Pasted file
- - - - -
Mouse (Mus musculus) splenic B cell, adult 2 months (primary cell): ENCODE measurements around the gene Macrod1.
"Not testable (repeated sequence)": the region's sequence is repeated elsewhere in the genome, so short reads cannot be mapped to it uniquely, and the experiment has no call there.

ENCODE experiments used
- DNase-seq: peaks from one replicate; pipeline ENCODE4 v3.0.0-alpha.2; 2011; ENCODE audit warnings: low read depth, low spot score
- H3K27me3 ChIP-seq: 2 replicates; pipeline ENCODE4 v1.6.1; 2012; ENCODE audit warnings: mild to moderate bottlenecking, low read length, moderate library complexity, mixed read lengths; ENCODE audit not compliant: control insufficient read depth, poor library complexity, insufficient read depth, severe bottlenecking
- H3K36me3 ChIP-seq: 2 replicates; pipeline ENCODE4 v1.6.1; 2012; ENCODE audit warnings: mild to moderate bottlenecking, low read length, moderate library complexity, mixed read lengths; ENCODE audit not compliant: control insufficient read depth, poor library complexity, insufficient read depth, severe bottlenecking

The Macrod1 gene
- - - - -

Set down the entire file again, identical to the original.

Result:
Mouse (Mus musculus) splenic B cell, adult 2 months (primary cell): ENCODE measurements around the gene Macrod1.
"Not testable (repeated sequence)": the region's sequence is repeated elsewhere in the genome, so short reads cannot be mapped to it uniquely, and the experiment has no call there.

ENCODE experiments used
- DNase-seq: peaks from one replicate; pipeline ENCODE4 v3.0.0-alpha.2; 2011; ENCODE audit warnings: low read depth, low spot score
- H3K27me3 ChIP-seq: 2 replicates; pipeline ENCODE4 v1.6.1; 2012; ENCODE audit warnings: mild to moderate bottlenecking, low read length, moderate library complexity, mixed read lengths; ENCODE audit not compliant: control insufficient read depth, poor library complexity, insufficient read depth, severe bottlenecking
- H3K36me3 ChIP-seq: 2 replicates; pipeline ENCODE4 v1.6.1; 2012; ENCODE audit warnings: mild to moderate bottlenecking, low read length, moderate library complexity, mixed read lengths; ENCODE audit not compliant: control insufficient read depth, poor library complexity, insufficient read depth, severe bottlenecking

The Macrod1 gene